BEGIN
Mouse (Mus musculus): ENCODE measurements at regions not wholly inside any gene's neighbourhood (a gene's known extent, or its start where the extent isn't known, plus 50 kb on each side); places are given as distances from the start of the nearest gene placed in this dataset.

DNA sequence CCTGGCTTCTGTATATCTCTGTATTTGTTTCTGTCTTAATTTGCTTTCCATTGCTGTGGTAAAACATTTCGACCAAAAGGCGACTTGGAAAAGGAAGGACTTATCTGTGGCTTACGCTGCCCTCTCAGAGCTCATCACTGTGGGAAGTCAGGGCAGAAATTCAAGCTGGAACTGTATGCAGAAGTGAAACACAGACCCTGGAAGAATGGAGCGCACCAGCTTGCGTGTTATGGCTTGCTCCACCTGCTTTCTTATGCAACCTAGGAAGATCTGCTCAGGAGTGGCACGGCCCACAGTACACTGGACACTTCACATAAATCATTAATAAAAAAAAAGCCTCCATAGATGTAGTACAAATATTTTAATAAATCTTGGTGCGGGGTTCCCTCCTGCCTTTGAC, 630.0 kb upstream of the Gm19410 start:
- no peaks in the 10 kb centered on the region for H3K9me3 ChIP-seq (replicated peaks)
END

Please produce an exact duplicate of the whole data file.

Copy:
Mouse (Mus musculus): ENCODE measurements at regions not wholly inside any gene's neighbourhood (a gene's known extent, or its start where the extent isn't known, plus 50 kb on each side); places are given as distances from the start of the nearest gene placed in this dataset.

DNA sequence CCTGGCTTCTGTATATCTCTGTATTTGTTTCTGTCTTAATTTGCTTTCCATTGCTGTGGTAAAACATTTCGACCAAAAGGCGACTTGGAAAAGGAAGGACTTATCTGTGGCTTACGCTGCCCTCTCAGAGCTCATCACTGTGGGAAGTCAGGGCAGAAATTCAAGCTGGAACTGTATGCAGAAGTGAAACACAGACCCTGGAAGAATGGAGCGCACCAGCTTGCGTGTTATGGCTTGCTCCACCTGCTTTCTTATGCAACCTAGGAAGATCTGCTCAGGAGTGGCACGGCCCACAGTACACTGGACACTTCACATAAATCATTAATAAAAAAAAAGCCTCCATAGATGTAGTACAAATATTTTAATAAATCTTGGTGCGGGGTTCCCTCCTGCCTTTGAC, 630.0 kb upstream of the Gm19410 start:
- no peaks in the 10 kb centered on the region for H3K9me3 ChIP-seq (replicated peaks)